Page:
Hal Blaine is one of the most influential figures in rock and roll. Odds are he’s also someone you haven’t heard of—despite Blaine being born right here in Holyoke. Known as the world’s most recorded musician, Blaine’s signature drum beats are the back-bone to chart-topping hit after hit from the likes of Elvis Presley, Frank Sinatra, the Beach Boys, Simon and Garfunkel and many others.
Blaine died on March 11 at 90 years old. But as Connecting Point’s Ross Lippman shows us, his legacy here in Western New England—and around the world—lives on.
This story originally aired on April 4, 2019.
Read the full transcript:
Monte Belmonte, WRSI: If it weren’t for Hal Blaine, there would be no Wall of Sound. His thunderous, you know, drumming approach.
Jonny Memphis, Former WRSI DJ / Music Journalist: One of the most important things about him was, he was the guy that really pulled back the curtain on the music industry.
David Sokol, Former Valley Advocate Music Editor: The breadth of music that he recorded on over the years is just, it’s staggering.
Monte Belmonte: I think he defined early rock-n-roll, for sure, on the drums.
David Sokol: Well, Hal Blaine was, I mean, one of the reasons that I first kind of was interested in him was when I found out that he spent the first seven years of his life in Holyoke.
Monte Belmonte: So, you’ve got this tiny window of time in the early 60s before the Beatles hit and take over the airwaves and change how rock and roll is done forever.
Hal Blaine, as a studio musician, a hired gun, with a bunch of other hired guns that they colloquially refer to themselves, as The Wrecking Crew.
Jonny Memphis: People just kind of assume that somehow Simon and Garfunkel’s band or, you know, all the Beach Boys were playing on all those things, and then it was revealed that no, it’s actually this guy from Holyoke, Hal Blaine and a bunch of his talented buddies out in L.A. laying down these perfect tracks.
And it made you kind of realize how music is made.
Monte Belmonte: So, let’s say you’re the Beach Boys, and Brian Wilson is a genius musical writer, but that Dennis Wilson is not a great drummer.
Jonny Memphis: Handsome surfer, cool guy in the back and you’re like, “Oh, who was it?”
And it’s this guy, Harold Belsky from Holyoke, you know, Hal Blaine.
David Sokol: Of the beginning of that song, that drum head is just like, it’s so iconic. You know, whether he came up with it or whether Brian came up with it, I don’t know. But he’s there.
So, when you listen to those songs, it’s like, “that’s Hal!”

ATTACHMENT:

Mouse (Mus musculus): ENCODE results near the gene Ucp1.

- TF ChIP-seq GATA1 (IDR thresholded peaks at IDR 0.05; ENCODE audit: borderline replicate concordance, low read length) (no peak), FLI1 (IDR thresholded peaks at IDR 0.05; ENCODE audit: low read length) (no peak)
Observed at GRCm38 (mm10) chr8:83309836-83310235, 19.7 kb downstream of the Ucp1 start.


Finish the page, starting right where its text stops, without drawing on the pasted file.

Jonny Memphis: It just was an eye opener for people about, you know, the way things are done and also that who’s this guy? Hal Blaine.
Monte Belmonte: Hal Blaine actually had a rubber stamp made that said, “Hal Blaine strikes again!”
So, he would stamp the score of music that he had with his rubber stamp and like stamp the wall of the studio, “Hal Blaine strikes again!”
And other studio musicians in that era would say, “No matter what studio I ever went to to perform, I saw the stamp ‘Hal Blaine strikes again!'”
Jonny Memphis: So, it’s 1991, it’s Holyoke Community College, and I see that Hal Blaine’s coming. And I know enough at that point that, “wow, he’s that great studio drummer who played on like six number one hits in a row.”
David Sokol: I’ll never forget, like, you know him doing the “Be My Baby” thing that he played on the Ronettes song. It was just like, it’s like this guy invented this. It’s like, this is where it came from.
And watching him play with this band of really good area musicians, some of those songs that, you know, became classics. It was just staggering.
Looking back on it, and thinking about, it was like 350 songs that reached the top 10. I’ve listened to a lot of those records many, many, many times. But I think after he passed away, played some of them again and I said, it just…they just sounded different to me. They just sounded bigger, you know?
They weren’t — those drums parts were just really, I mean, they were just perfect for what he was doing.
Monte Belmonte: Every little kid who’s learning the drums right now and is doing de de de de de de de de de de de de de de dah! on their trap kit, they’re, you know, that’s Hal Blaine, who is doing that first and foremost in rock-n-roll.
Jonny Memphis: I think it’s always about the song, and that’s what he got, and you know that music is a team sport, you know. And you have to play together and support the song and the singer.
And it doesn’t mean that you don’t do anything as a drummer, but it’s really keeping the groove. And then we’re where it needs a little something, then you put in a little something.
David Sokol: His talent was just remarkable and his ability. I mean, I can’t get over saying just how he worked in service of the music.